It was Ellen’s fortieth birthday party. Yani made a three-layer chocolate cake with a happy face composed of slices of juicy prange on top. Lem composed his own face to look just like the prange face. At the head of the table sat a gangly thin teenage boy with the faintest shadow of a mustache over his sensitive mouth.
“Father, please do the honors,” Yani passed the knife to the boy so that he could slice the cake for everyone.
The boy sliced a piece of cake for Ellen and handed it to her. After all, she was the party girl. Then he sliced a piece for Lem and Yani. Finally, he cut a piece for himself. It was the largest piece of all, and everyone at the table laughed at that.
At forty Ellen had a few strands of white and grey in her thick black hair, and two or three almost imperceptible laugh lines at the corners of her eyes, but she was still a beauty. There was no question about that in anybody’s mind.
The boy and Ellen were the same height. He was much thinner, of course, but her body was still attractively packaged.
The boy had decided about four years ago that nobody should celebrate his birthdays. He just didn’t feel like celebrating them. Birthdays signified another step towards non-existence. It didn’t really matter whether you were going forwards or backwards in time. Maybe the reason Ellen chose to celebrate her birthdays and the boy didn’t was that he knew how much time he had left and she didn’t.
He hoped she’d live forever, somehow independent of his mind, until he thought about it rationally. None of his creations, none of the artifacts of his mind, would survive the cessation of his existence. All his creatures were rational. They all would know exactly how much time they’d have left. He wondered how they could all deal with the same fate so differently.
Ellen understood what was happening. She saw with her own eyes, day after day, night after night. Sometimes, though, she couldn’t help but look at him through other eyes. If only her family and friends could see her, Ellen, a forty-year old woman gallivanting around arm-in-arm with a sixteen year old boy, they’d tell her she’d lost her head and her dignity. They’d think differently, however, if they knew him the way she knew him. He might have looked like a boy but he had the depth of experience and wisdom of a seventy year old. Ellen knew she’d stay beside him to the bitter end. She hadn’t mentioned it to him but she had resolved years ago that she would even carry him in her womb if that would prolong his life for a few more months. Ellen couldn’t imagine life without him.
After they had finished the cake, the boy got up from the table, took Ellen’s hand, and told Lem and Yani not to wait up for them. Ellen and the boy walked out into the crisp night air, turned to their left, and walked up the path toward the strand of trees.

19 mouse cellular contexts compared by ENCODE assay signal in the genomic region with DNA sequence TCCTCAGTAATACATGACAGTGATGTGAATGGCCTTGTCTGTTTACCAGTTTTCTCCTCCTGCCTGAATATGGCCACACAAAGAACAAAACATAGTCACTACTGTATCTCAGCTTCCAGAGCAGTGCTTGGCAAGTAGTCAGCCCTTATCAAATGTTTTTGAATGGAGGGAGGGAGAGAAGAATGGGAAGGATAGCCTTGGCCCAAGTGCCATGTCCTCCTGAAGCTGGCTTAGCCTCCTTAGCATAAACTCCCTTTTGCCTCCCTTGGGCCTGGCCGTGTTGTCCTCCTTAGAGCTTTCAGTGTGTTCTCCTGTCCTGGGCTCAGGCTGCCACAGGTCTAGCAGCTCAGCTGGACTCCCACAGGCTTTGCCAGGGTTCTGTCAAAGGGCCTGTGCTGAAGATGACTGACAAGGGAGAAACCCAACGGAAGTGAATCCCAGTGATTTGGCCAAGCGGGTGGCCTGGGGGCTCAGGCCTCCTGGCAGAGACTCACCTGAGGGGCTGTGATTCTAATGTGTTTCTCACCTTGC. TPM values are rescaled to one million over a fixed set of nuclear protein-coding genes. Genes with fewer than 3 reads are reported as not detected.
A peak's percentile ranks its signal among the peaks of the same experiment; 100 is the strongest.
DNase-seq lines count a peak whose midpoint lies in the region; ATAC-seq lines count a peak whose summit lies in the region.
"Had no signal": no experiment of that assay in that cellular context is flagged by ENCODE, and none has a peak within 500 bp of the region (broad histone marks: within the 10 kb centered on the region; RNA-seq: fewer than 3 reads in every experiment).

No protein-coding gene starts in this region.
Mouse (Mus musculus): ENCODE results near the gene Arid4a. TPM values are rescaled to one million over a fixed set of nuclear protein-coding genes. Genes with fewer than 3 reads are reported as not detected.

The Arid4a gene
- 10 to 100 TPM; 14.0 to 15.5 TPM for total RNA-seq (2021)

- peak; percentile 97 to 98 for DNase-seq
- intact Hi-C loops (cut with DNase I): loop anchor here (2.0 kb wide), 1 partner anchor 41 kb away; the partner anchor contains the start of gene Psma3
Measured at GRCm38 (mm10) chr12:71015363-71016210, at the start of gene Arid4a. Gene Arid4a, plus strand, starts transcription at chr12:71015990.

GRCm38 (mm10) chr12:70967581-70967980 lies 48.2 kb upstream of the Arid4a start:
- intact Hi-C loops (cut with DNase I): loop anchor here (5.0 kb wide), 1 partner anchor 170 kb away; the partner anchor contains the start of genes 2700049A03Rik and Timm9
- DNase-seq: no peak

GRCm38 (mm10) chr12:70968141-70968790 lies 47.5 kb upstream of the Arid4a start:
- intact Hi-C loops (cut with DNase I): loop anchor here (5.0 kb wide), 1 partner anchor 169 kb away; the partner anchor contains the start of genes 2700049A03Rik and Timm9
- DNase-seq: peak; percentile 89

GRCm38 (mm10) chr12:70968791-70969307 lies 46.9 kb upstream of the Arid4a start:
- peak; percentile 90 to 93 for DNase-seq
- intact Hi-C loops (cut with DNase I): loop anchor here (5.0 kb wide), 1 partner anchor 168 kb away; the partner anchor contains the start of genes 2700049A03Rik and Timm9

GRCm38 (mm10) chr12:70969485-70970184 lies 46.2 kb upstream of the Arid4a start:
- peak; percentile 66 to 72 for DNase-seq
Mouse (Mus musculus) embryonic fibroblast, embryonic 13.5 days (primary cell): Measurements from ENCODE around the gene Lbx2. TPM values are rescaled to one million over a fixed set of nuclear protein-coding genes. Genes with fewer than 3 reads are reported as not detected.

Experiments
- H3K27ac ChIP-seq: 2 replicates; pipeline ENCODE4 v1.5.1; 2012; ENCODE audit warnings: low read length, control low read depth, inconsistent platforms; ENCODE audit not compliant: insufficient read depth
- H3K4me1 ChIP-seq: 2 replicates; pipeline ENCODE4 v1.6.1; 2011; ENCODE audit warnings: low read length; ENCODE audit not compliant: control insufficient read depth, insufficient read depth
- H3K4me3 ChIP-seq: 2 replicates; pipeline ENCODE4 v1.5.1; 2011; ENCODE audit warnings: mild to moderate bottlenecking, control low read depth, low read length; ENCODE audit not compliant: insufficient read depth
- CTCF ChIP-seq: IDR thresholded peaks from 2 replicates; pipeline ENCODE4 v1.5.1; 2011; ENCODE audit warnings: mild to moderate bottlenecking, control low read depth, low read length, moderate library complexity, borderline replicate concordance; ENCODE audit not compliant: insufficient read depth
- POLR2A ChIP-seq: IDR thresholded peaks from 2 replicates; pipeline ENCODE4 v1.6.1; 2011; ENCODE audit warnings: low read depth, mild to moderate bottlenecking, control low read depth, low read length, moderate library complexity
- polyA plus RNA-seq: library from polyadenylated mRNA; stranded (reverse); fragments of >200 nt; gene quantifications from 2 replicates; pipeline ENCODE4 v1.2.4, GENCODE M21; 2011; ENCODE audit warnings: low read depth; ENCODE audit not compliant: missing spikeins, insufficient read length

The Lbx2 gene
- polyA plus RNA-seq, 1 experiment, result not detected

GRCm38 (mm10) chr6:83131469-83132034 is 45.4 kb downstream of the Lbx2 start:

They reached a promontory overlooking the valley of shadow with dimly lit caves on the hillsides stretching away as far as their eyes cared to see.
The boy glanced to his left at the strand of nearby trees. There was a gap between the trees. He took a folding knife from his pocket, opened it up, and made two parallel notches on the bark of one of the trees bordering the gap. In the starlight he saw a pale path. They turned to walk toward it. The boy made two more parallel notches on a tree beside the path. The trees were dense and over-arching so that they could not see even a sliver of the night sky above them. They walked slowly along the path, hand in hand. Often they had to duck their heads to avoid the low hanging branches and out-reaching brambles.
They came to a wall of branches with thorns and discovered that the path turned to their right. He made another two notches on a tree at the turn. They followed the new path for some time until they came into a clearing lit palely by the weak starlight from above. The boy double-notched the tree at the entrance to the clearing.
There was a more-or-less flat boulder half sunk in the middle of the clearing. They sat down on it for a few moments just to catch their bearings.
“Where are we going?” Ellen asked the boy.
He put his arm around her, drawing her toward him, kissing her fragrant hair. “We are going to face my fears,” the boy said softly.
There was a sound, barely discernible, of unlubricated metal against unlubricated metal. He walked to the edge of the clearing and strained his ears to hear better, but he no longer heard it. Then he heard it again. They both heard it now: “Over here…”
There was a path at the edge of the clearing. He called out in a trembling voice barely audible, “Keep speaking so I can find you.” He double-notched the tree next to the path and Ellen rose to join him.
“Over here … over here … over here-errrrrr,” the disembodied voice continued through the darkness.
They saw a glint of metal in the weak starlight.